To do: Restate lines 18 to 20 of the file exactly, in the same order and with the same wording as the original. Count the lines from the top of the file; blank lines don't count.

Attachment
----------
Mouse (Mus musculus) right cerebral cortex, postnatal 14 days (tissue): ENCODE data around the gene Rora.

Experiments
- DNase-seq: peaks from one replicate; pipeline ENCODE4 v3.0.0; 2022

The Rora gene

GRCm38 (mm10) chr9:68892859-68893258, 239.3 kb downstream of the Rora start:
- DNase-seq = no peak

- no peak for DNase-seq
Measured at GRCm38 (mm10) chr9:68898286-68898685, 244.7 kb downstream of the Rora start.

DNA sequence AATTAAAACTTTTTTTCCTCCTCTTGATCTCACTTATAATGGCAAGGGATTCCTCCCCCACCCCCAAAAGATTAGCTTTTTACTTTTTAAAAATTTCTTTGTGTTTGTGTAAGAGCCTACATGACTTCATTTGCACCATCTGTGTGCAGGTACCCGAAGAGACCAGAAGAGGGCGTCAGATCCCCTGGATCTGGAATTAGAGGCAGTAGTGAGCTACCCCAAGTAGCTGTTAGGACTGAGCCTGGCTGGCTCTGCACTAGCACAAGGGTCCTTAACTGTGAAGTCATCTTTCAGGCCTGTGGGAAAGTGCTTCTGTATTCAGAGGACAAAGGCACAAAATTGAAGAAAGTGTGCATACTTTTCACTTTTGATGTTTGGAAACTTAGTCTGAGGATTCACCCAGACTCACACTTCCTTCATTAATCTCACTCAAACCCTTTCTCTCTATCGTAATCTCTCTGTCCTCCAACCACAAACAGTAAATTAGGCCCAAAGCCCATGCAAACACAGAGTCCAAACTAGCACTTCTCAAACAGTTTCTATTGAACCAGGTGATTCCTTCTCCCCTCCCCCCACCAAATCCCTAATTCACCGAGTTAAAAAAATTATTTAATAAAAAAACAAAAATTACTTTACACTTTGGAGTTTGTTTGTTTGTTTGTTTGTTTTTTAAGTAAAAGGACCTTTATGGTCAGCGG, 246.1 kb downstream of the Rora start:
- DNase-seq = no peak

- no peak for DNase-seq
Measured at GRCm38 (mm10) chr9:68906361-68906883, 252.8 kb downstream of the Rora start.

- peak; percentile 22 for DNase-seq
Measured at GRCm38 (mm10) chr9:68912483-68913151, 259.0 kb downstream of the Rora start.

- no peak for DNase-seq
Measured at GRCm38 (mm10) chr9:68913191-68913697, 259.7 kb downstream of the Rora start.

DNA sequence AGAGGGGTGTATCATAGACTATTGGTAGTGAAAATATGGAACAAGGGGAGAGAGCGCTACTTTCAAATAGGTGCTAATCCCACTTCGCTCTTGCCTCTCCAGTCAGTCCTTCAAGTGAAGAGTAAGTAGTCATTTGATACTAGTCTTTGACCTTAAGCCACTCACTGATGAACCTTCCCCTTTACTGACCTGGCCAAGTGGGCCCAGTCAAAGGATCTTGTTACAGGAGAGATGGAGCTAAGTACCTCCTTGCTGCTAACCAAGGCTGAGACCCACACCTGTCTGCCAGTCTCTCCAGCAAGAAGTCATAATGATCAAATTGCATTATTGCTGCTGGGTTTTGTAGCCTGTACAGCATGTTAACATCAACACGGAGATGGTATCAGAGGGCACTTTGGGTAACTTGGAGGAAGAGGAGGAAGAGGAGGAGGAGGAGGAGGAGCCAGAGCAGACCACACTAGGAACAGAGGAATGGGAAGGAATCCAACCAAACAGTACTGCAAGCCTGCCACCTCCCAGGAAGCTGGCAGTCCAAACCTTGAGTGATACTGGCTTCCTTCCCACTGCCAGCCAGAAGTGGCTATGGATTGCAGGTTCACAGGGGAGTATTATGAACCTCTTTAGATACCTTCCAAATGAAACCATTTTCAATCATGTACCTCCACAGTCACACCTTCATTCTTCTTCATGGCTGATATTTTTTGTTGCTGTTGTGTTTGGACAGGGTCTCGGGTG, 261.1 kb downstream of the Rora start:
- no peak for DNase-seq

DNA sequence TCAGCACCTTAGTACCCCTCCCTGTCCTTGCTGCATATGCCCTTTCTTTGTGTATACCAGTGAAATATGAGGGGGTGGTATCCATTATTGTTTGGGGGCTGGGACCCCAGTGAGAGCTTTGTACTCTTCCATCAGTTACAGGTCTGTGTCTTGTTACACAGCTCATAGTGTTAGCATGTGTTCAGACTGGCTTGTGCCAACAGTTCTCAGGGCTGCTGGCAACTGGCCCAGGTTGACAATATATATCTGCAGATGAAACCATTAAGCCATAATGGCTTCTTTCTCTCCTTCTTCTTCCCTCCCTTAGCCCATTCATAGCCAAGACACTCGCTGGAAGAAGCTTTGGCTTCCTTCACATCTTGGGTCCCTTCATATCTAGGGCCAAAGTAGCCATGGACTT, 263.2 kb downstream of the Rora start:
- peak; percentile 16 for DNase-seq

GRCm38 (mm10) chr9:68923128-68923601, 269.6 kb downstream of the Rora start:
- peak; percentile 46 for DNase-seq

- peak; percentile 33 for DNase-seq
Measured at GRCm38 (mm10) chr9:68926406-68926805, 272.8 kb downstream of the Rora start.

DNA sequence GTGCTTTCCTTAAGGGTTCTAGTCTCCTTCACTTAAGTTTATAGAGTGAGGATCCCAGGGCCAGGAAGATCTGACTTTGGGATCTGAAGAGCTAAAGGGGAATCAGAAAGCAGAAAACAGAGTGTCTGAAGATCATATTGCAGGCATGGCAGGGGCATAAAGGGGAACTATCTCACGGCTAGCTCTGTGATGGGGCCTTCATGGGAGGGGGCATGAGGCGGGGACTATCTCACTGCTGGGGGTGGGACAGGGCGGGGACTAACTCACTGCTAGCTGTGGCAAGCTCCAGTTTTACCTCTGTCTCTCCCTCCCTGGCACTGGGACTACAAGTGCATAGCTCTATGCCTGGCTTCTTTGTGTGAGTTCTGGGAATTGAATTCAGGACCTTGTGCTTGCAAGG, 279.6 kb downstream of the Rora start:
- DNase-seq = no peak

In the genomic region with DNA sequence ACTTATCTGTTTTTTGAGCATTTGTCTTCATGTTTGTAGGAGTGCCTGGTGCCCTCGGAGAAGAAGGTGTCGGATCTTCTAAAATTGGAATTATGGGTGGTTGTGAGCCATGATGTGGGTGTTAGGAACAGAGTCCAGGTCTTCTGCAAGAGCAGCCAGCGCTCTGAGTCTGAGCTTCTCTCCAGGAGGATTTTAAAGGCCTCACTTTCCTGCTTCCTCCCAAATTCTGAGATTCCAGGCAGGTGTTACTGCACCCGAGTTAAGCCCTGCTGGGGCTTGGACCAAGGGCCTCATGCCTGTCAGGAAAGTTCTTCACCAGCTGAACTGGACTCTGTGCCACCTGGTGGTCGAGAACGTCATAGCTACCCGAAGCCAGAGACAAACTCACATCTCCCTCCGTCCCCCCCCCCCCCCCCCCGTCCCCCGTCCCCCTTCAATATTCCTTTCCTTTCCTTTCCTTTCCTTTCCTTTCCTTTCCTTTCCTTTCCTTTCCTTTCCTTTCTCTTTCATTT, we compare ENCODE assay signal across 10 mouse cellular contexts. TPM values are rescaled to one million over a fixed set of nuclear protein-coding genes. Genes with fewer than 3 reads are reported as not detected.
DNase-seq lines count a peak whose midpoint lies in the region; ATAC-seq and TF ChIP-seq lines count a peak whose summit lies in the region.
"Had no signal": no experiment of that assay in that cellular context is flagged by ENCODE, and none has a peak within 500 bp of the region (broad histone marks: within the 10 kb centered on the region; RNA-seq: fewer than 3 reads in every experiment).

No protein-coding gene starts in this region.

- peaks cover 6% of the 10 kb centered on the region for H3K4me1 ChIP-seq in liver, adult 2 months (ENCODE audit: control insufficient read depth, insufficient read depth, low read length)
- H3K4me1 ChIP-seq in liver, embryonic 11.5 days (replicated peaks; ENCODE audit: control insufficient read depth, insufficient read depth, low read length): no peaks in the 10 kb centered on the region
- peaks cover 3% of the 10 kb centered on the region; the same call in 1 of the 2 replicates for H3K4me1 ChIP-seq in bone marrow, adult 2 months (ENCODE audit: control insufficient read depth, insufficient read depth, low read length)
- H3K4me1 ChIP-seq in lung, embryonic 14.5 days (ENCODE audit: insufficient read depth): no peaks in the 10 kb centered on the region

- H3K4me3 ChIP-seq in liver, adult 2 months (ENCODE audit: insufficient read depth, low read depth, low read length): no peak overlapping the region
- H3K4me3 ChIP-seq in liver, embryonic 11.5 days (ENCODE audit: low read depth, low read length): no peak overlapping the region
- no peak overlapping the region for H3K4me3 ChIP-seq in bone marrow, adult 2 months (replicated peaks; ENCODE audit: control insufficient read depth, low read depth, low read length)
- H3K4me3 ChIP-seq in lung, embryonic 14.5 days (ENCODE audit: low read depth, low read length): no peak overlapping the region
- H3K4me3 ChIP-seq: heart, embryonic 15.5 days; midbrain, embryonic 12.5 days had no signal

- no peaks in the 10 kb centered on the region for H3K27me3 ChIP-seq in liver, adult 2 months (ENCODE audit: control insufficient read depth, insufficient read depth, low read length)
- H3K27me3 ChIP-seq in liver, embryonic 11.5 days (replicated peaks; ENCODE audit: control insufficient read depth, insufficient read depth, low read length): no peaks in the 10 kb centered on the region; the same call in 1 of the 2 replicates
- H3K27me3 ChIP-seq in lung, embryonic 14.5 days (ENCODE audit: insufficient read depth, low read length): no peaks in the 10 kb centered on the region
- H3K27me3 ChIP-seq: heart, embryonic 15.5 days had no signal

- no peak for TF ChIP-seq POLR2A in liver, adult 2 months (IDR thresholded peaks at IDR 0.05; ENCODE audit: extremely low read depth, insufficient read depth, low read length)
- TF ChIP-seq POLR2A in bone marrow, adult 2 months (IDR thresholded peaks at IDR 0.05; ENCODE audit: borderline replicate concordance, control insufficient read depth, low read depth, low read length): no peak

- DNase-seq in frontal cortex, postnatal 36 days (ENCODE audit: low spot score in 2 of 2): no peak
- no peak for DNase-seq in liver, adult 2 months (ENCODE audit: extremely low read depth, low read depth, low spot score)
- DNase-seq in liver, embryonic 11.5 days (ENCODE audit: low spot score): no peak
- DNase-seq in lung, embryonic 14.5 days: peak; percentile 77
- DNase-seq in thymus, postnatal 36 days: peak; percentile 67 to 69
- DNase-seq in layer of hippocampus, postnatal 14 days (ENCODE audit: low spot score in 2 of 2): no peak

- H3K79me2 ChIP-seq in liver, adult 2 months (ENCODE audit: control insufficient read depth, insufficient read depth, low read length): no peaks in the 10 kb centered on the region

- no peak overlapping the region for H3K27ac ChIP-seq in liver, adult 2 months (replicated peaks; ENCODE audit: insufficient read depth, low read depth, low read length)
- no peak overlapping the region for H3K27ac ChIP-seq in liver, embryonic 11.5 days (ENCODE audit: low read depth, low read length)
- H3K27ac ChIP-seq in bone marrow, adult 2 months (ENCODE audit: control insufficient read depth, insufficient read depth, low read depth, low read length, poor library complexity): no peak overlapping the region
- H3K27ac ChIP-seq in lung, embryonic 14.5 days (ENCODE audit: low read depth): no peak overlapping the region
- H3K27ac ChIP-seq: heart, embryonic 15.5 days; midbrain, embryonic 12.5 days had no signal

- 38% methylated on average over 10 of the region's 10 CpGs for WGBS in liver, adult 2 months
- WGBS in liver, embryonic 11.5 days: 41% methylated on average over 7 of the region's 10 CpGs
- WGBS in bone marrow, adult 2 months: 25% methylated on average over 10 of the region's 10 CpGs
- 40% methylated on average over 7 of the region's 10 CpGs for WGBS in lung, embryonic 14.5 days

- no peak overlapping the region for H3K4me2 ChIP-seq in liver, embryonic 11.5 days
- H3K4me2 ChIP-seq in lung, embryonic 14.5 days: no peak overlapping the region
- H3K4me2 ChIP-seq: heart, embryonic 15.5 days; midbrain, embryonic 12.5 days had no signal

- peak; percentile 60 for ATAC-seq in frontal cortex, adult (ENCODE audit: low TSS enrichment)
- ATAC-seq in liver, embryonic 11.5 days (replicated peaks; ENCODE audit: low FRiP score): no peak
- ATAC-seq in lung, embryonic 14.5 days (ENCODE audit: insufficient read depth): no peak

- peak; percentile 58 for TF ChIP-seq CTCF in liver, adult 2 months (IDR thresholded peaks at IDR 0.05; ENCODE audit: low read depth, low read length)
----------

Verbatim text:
- no peak for DNase-seq

DNA sequence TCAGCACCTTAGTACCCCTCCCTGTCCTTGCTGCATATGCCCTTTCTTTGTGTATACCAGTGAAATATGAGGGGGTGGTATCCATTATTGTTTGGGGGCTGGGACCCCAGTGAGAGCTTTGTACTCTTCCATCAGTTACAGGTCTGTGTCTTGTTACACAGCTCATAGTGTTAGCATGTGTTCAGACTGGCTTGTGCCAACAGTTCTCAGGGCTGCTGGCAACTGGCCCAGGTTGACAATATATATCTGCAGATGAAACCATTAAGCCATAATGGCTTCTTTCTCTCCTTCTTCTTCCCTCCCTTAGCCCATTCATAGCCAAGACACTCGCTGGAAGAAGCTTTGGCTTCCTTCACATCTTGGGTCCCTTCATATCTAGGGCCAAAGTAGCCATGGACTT, 263.2 kb downstream of the Rora start:
- peak; percentile 16 for DNase-seq